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Re: Weather/coil performance

Original poster: "resonance" <resonance@xxxxxxxxxxxx>

Most copper ground rods are 6 feet long which means the lower 30 inches is usually in soil that has some moisture and, especially in a mild winter like we have had the past 4-5 years, the lowest 30 inches of the copper rod lie in unfrozen soil.

When driving a new ground rod try this: drive the rod in approx 30 inches, then wiggle it and remove it leaving the hole. Pour approx 4-5 tablespoons of salt into the hole, add approx 1/4 cup of water, and then redrive the ground rod all the way in. The sodium ions will slowly migrate outward and help to produce a larger ground area "field" that helps the electic RF currents link up with the moist, conductive earth. We usually spec this for science museums and ask them to drive two ground rods approx 15-20 feet apart and then interconnect them with a 2 AWG fine stranded copper welding cable. A single 2 AWG welding cable goes directly inside the museum wall using the shortest possible path to the Tesla transformer. This provides an excellent ground for the RF currents and helps minimize interference while maximizing the coils performance. We spec the connection is covered liberally with grease to help prevent corrosion and oxidation of the copper rod connection.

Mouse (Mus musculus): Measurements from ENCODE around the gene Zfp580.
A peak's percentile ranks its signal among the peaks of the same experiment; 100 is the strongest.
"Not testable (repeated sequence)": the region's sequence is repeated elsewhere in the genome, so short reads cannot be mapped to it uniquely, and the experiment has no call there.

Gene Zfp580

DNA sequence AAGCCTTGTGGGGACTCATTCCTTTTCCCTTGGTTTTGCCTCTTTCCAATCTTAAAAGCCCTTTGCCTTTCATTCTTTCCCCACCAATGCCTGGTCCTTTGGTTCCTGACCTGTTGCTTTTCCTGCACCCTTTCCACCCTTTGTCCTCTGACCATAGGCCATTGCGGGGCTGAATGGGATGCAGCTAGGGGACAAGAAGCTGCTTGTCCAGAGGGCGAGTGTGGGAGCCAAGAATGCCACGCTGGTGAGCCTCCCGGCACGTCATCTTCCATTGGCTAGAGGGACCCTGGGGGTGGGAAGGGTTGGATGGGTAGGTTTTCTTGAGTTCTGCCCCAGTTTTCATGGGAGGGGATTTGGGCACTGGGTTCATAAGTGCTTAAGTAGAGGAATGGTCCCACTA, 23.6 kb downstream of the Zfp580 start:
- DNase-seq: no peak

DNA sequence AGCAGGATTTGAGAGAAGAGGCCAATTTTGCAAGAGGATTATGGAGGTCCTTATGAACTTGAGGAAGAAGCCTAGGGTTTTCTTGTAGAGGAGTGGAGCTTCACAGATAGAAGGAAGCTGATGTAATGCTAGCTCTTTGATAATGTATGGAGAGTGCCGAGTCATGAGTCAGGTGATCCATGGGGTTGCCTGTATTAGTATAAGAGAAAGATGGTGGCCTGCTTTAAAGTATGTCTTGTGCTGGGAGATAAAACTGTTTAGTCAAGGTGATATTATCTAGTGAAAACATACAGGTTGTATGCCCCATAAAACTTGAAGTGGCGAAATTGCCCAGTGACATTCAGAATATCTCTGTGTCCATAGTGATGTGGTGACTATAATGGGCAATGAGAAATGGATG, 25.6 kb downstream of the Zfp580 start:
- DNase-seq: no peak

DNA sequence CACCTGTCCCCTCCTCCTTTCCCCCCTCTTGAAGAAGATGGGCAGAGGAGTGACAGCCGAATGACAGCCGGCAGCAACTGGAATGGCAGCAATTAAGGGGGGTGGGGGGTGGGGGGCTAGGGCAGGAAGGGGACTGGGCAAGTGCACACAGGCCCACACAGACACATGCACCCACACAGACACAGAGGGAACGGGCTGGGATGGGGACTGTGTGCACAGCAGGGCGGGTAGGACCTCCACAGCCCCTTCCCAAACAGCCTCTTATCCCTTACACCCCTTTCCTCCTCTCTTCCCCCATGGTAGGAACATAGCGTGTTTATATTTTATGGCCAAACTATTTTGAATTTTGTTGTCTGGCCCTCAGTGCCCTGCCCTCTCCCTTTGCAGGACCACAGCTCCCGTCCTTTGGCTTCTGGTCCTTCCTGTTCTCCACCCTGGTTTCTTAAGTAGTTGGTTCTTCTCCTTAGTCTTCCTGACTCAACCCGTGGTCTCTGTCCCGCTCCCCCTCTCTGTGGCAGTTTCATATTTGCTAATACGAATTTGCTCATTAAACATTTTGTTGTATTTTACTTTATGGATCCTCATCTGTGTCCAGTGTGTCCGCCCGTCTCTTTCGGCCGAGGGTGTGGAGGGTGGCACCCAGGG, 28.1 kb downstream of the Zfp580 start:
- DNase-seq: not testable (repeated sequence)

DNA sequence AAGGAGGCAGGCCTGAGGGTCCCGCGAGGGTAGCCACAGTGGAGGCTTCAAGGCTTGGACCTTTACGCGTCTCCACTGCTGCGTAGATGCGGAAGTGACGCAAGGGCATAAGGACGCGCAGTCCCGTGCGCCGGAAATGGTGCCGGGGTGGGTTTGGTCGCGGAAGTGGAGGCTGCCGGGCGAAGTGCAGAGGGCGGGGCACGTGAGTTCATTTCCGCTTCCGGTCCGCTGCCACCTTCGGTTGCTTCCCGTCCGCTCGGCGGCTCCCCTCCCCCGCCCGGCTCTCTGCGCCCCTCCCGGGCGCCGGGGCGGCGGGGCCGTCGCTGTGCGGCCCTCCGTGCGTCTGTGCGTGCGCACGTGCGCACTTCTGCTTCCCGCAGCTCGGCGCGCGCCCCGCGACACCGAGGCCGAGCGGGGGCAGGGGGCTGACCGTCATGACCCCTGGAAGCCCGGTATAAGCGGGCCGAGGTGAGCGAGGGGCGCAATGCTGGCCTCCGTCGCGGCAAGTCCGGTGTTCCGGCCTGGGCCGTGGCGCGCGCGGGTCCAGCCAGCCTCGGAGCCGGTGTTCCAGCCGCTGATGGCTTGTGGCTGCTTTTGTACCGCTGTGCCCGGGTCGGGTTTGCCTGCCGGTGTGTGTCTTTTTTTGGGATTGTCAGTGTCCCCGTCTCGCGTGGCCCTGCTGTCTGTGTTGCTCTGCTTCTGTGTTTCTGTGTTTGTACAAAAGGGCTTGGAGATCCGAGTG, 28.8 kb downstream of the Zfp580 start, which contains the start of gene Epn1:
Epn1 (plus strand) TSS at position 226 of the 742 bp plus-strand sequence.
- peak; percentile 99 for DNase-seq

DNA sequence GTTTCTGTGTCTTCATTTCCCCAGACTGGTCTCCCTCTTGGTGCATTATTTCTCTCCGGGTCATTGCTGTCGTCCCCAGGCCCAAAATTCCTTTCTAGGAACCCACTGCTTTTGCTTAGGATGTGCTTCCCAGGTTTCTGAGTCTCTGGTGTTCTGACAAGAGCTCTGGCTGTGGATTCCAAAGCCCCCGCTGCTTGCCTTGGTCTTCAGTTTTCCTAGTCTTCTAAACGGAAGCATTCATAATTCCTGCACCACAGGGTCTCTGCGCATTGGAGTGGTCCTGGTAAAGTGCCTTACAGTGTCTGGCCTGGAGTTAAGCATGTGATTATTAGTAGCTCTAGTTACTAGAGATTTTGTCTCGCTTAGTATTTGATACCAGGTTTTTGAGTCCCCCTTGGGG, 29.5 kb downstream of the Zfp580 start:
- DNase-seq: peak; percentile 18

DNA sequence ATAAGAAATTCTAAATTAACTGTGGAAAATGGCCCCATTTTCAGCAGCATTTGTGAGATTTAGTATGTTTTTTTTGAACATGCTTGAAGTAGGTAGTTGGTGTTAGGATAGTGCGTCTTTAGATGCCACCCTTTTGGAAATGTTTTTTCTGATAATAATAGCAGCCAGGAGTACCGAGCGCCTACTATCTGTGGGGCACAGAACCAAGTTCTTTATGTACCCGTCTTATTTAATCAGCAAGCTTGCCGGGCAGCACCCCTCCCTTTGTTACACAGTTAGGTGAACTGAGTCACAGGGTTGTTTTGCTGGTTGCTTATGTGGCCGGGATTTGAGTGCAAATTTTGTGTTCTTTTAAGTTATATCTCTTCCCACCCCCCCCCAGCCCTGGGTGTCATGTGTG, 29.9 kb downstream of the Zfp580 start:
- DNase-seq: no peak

A great ground can usually improve a medium size coils performance with 4-6 inch more spark than a poor ground or an electrical ground through the conduit.

Dr. Resonance

Beware the Frozen Ground.

If an outdoor 'ground' be used, once the dirt at the
ground level freezes the ground gets worse.
Documented in notes here, past.  Also well documented in
professional (power line, RF) ground studies.

Most significant on 'hi power coils', typically.
Sometimes goes away after 'some' operation, as the
current melts the ice.

If dirt 'ground' be deep enough: not an issue.

 Once the water is no longer liquid, the ions that
allow current flow are trapped, more or less immobile.
If natural warming, or warming from current from coil
melts water around 'ground electrode', thing simprove.